Students dismissed from the program are responsible for checking out of their room under the supervision of a residential staff member. If a student or parent is not able to pack their belongings, a moving company will be contracted by the University to inventory, pack, and ship the student’s belongings at the student’s own expense. The University is not responsible for any lost or damaged items.

Students who have been dismissed from any Brown School of Professional Studies program for academic, social, or residential violations will receive no refunds of any deposits or fees. Grades, Course Performance Reports, or Certificates of Completion will not be issued to a student who has been dismissed.

APPEALS

a. Typically within 24 hours of notification of the hearing outcomes, the respondent(s) may appeal in writing the decisions in the case, setting out the reason(s) for the appeal. Appeals shall be submitted to the Dean of the School of Professional Studies or his/her designee.

b. Appeals will normally be considered only when relevant new evidence not available at the time of the hearing is presented, or when a substantial procedural error by the hearing body/officer is demonstrated. Students are typically notified of the outcome of the appeal 48 hours from the time of submission. During the appeal process, the findings are in effect, i.e. a student who is given probation is on probation, or if dismissed, the student will not be allowed to attend class. The final decision of the Dean may not be appealed.

 

Housing Policies

As a member of the Brown community, students must follow rules and policies for their own well-being and for that of other students. Specific policies apply to aspects of residence life, including curfew, disruptive behavior, quiet hours, visitors and overnight leaves. Residential staff will bring unsafe and/or inappropriate behavior to the attention of the program administration. If a student, in the judgment of the residential staff, fails to meet the established expectations for social and residential conduct, or shows disregard for a member of the residential staff’s directives, disciplinary action will be taken.

Please note that all students, with the exception of commuter students from Rhode Island and nearby Massachusetts, are required to stay in Brown University’s residence halls.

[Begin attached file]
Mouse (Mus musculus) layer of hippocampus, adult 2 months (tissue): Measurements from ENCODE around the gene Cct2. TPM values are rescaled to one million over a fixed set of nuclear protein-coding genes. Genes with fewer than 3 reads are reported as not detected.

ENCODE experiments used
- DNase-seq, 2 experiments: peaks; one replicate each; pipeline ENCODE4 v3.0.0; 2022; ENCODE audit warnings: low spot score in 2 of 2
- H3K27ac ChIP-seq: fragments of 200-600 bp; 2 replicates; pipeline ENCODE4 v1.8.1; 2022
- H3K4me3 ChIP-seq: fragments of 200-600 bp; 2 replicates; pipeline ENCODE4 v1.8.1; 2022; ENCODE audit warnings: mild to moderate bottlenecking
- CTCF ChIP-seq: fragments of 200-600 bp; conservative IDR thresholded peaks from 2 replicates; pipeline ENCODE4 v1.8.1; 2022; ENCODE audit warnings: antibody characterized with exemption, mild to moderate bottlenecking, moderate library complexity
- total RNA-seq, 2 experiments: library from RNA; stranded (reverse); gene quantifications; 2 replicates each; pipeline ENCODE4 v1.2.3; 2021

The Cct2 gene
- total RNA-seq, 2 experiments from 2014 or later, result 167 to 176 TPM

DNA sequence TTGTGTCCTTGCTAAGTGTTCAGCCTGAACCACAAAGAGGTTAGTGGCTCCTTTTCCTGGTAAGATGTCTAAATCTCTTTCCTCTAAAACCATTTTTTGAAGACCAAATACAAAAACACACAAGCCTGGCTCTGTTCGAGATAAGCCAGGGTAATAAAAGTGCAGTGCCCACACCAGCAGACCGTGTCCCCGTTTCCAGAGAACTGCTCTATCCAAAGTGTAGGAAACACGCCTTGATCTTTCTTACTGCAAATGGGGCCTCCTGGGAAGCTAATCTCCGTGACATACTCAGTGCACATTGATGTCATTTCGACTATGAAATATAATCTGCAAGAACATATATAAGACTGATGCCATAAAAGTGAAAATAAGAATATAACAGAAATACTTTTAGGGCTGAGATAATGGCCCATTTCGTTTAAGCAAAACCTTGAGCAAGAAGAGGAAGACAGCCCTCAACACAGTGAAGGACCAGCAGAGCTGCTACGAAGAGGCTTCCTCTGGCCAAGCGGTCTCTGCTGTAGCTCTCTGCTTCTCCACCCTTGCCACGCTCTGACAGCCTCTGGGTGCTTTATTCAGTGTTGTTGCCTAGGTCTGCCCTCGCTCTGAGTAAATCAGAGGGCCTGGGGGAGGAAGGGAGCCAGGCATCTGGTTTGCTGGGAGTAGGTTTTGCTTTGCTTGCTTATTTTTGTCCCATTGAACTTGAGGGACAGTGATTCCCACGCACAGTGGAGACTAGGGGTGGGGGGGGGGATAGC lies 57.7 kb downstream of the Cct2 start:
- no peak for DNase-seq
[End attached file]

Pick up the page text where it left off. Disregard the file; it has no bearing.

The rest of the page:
Room Assignments & Changes
Students are randomly assigned to single, double, triple and quad occupancy rooms.  No person may reside in a residence hall room that has not contracted for its use; individuals who are not enrolled in The School of Professional Studies programs may not reside in Brown's residence halls. Students must sleep in the bedroom they are assigned to. Students with documented disabilities should fill out the Disability, Medical and Dietary Request Form.

All students are reminded that, for security and emergency purposes, room changes or swaps are prohibited within the first 24 hours of the official start date of a program. Students may not change their room assignment without authorization from the Residence Director who will determine whether a request can be accommodated.

Note: changing rooms without the approval of the Residence Director is grounds for disciplinary action.

Roommates
Students are randomly assigned to single, double, triple or quad occupancy rooms or suites so that they can build friendships with new people. We do not honor roommate requests (except for STEM I - SPARK). Students taking the same course together may not be housed in the same residence hall. Students with documented disabilities who need to request an accommodation related to their housing should fill out the Disability, Medical and Dietary Request Form. Please note that the residence halls are not air conditioned and some do not have elevators.

Students who are assigned to double, triple or quad occupancy rooms must respect the rights of their roommates. These rights include, but are not restricted to, the right to privacy and free use of the shared room. Assistance with roommate difficulties should be first sought from the Resident Advisor (RA) in your floor unit. If roommate difficulties are not resolved, students are encouraged to seek assistance from the Office of Residential Life (401) 863-6868.

Students wishing to have overnight guests must obtain the prior written permission of their roommate(s). Please refer to the Visitor & Overnight Guest Policy in this handbook. STEM I - SPARK *and STEM II* students are prohibited from having guests. Parents or guardians must complete the Overnight Leave form.

Students Attending Consecutive Course Sessions
Students enrolled in two consecutive course sessions (e.g. 1-Week session to a 3-Week session) move to a new residence hall at the end of their first session. This is so the students can form bonds and relationships with students who are in their course and on campus for the same duration of time. This has proven to create better communities for students to be most successful.  Students are responsible for moving their belongings. In most cases, the residence halls are located in close proximity to each other. Note: students who are enrolled in consecutive sessions of the same duration (e.g. 3-Week to 3-Week) may stay in their original room assignment, with a new roommate.